Jamie: The content of the salons themselves is totally dependent on who submits each time. We’ve had salons where everyone has submitted poetry and we’ve had other times where it’s people reading memoir. No two salons are ever the same.

Cyndra: Just rock up, get a feel for what the environment is, and then for the next salon you can submit what you want or what you think would best suit.

Jamie: There’s that tendency to be like, “oh I could submit but there’s going to be so many people in there”. The chance of you getting picked based on numbers alone is way higher than you think. Submit anyway for some extra feedback. If it does get turned down, you’ll know why.


What are the other opportunities available?

Jamie: It’ll always depend from team to team, but we try often to have outside of salon opportunities. This semester, we ran a series of workshops with the QUT film club, called the ‘Anatomy of a Screenplay’. For writing students: how do you go about moving prose into screenwriting. And for the film students: how do I get writers attached to my project.

Cyndra: We do a mid-semester writing competition, this year was Mid-Semester Blues. There was one winner and they got to read at the next salon.

Jamie: At the start of both semesters this year, we’ve had an open mic night. Walk in the door, pop your name down, and read whatever you like.


What is it like publicly speaking in front of an audience?

Michael: It can be challenging the first time, but as you go to more salons, and you get to know the people, it can be really fun. You’ve got your friends in the audience, and you feel safe.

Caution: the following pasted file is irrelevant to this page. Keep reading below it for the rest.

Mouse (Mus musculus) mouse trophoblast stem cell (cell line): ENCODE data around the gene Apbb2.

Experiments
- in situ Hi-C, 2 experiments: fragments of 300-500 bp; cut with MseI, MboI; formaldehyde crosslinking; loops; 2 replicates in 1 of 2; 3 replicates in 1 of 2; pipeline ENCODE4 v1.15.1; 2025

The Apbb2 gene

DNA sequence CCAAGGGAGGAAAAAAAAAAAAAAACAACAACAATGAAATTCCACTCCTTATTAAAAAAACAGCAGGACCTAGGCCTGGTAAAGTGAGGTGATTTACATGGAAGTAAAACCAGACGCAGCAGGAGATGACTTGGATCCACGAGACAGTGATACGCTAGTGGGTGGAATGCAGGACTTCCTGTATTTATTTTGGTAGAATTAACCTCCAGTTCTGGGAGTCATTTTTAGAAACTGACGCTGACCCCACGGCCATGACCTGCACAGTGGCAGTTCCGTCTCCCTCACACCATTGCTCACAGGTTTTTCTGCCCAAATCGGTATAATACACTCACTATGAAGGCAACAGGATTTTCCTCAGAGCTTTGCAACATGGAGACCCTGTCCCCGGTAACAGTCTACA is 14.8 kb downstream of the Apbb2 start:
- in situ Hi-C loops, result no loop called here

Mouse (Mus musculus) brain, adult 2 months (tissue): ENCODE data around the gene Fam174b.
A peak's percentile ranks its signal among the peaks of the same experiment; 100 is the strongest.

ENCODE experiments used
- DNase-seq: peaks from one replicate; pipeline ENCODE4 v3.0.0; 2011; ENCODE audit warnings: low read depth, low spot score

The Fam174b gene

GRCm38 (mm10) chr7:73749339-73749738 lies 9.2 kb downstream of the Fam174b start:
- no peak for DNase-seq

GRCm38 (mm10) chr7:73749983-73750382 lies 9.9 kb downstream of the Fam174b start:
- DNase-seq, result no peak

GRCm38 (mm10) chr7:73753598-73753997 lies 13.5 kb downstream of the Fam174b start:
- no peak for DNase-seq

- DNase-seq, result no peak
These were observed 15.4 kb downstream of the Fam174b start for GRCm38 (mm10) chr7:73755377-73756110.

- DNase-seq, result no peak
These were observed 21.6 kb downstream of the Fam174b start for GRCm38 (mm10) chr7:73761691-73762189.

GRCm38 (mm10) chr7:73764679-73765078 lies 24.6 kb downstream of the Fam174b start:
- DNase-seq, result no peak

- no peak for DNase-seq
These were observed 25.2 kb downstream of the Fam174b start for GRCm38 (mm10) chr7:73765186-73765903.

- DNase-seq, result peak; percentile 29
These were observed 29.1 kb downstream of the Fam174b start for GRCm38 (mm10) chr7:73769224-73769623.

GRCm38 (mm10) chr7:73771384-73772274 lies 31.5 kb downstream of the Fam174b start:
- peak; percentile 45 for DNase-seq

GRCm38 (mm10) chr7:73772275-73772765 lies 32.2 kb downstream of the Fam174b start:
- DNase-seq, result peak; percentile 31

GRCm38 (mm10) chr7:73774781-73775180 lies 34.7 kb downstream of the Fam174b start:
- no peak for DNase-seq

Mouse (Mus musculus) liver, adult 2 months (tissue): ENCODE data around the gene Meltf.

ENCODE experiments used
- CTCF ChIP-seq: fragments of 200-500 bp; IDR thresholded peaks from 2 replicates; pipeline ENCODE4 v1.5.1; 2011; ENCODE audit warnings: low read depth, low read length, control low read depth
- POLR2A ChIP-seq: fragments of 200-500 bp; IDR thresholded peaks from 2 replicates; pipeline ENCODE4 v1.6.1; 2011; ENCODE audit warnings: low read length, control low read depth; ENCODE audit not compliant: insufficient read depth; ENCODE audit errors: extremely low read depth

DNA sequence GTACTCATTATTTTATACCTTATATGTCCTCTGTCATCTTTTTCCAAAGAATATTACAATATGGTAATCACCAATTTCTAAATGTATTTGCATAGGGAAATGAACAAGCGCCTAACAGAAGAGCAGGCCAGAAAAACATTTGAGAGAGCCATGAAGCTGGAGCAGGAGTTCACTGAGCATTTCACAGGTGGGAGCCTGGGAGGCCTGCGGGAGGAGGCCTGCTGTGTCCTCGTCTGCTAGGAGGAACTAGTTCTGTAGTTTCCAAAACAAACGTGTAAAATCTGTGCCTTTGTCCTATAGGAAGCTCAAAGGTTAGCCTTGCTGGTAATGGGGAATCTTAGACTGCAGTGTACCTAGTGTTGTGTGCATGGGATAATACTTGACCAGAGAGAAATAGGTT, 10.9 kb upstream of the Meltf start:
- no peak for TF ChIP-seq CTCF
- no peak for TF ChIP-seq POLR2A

Rory: It’s very fulfilling and it’s a great skill to grow. If you’re wanting a serious career in the creative industries, you’ve got to foster a lot of soft skills and public speaking is one of them.

Michael: We have a smattering of tutors who come to every salon. They like to watch and see how we are growing.

Jamie: In the Lit Salon, you’re all just writers, and they’re there as these figures, who have a lot more experience than you do, but they’re still enjoying the work just as much as you are.


What are some initiatives the 2023 team has brought to Lit Salon?

Rory: We’ve tried this year to move away from traditional connotations of what is literary. Our overriding philosophy of what is literary, is it’s good writing—it’s the best of whatever genre or form of writing.

Euri: We choose the themes trying to encourage more variety. My favourite so far has been Steel, which was sci-fi, fantasy, and historical fiction.

Rory: We did a similar thing with Spicy.

Euri: It was very nice to foster an environment in which we could be openly reading erotica and romance and it was a very liberating experience for some people.

Lilian: One of our recent successes was the two guest readers’ Q&A session. We heard two talented sci-fi writers, Jo Anderton and Bryn Smith, share their knowledge about everything from their writing processes to how their day jobs inspire their writing.

Rory: It works really well because it invites more discussion directly with the guest readers as attendees might not have the confidence otherwise to approach them. We also introduced a second editor because we know how much work that sits on the shoulders of one person.

Jamie: Much like what we do with creative writing students, we’re trying to do the same now with music students. We are always looking for more up-and-coming musicians at QUT to come in.


How does one become a member of the Lit Salon team?

Rory: To pick next co-presidents, we will put out the open call, it’s something that everyone is available to send in their resumes for. We keep an eye out for who is attending and who we think would be best suited. It is always great to see that someone has enthusiasm and is willing to chip into the Literary Salon Community.

Lilian: Be conscientious, passionate, and don’t be afraid to try new things. During class, at a party or even waiting for coffee, folks will ask you when the next salon is. Encourage these folks to follow the QUT Lit Salon.